The library's stock of rare books began to form back in the 19th century and today it contains more than 70 000 volumes. An appreciable portion of those are incunabula: about 7 000 works which represent very rich material for anyone wishing to learn about the history of printing in the 15th-century Western Europe. Impressive for their high standard of technical execution, artistry and scholarliness are the works by the great humanist printer of the Renaissance, Aldus Manutius, and his heirs.
There is a remarkable collection of Elseviers produced by the celebrated 17th-century Dutch family firm which published mainly utilitarian books.
The library is truly without rivals for its stock of early Russian printed books. Here one can find Slavonic incunabula, editions issued by Slavonic printshops in the Balkans, Venice and Ugro-Wallachia, two-thirds of the works printed in Cyrillic in the 16th century, including all the known publications of Franzisk Skorina, and also the greatest collection of books of the Petrine era printed in the new civil orthography.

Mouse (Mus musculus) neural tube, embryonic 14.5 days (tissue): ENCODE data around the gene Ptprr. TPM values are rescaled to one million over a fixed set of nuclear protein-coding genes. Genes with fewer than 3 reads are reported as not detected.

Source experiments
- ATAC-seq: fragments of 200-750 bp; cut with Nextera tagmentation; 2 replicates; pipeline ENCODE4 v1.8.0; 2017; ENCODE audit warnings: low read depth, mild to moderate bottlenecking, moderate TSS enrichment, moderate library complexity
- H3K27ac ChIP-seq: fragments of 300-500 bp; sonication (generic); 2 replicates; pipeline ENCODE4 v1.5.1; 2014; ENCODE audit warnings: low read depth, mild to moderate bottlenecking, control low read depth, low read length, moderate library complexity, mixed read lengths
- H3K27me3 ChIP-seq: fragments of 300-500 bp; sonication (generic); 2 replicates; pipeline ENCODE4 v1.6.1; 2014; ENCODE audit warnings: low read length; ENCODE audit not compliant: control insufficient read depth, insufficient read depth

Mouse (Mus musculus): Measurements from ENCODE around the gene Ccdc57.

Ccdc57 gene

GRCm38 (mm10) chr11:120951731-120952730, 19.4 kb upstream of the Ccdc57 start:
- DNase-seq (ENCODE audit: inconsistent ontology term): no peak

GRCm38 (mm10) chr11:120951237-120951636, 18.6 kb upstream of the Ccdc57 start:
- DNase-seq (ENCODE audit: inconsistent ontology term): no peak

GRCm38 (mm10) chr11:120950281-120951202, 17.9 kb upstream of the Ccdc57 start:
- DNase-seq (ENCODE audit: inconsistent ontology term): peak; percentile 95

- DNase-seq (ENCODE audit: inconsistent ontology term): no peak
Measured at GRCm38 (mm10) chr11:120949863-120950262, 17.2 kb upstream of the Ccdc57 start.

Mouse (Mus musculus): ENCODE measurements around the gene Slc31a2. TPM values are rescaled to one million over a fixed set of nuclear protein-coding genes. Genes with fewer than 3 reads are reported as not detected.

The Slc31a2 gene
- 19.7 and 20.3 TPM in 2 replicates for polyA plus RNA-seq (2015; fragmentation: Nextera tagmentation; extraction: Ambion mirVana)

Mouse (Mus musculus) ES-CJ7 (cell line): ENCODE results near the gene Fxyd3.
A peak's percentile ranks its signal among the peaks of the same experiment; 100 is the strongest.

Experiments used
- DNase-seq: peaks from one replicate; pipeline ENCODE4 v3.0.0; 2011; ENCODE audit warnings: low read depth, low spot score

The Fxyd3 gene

There are the most noteble collections held within the Rare Books holdings:
- Aldine Editions of the 15th - 16th Centuries
- Early West Publications of the 16th Century
- Elzevier Volumes of the 15th - 16th Centuries
- French Material from the 1871 Paris Commune
- Publications in the Glagolitic Alphabet from the 15th - 19th Centuries
- Publications in the Civil Orthography from the Time of Peter the Great
- Slavonic Cyrillic Books of the 15th - 18th Centuries
- Voltaire's Library
- "Book Museum" Collection
- 1st Cadet Corps Library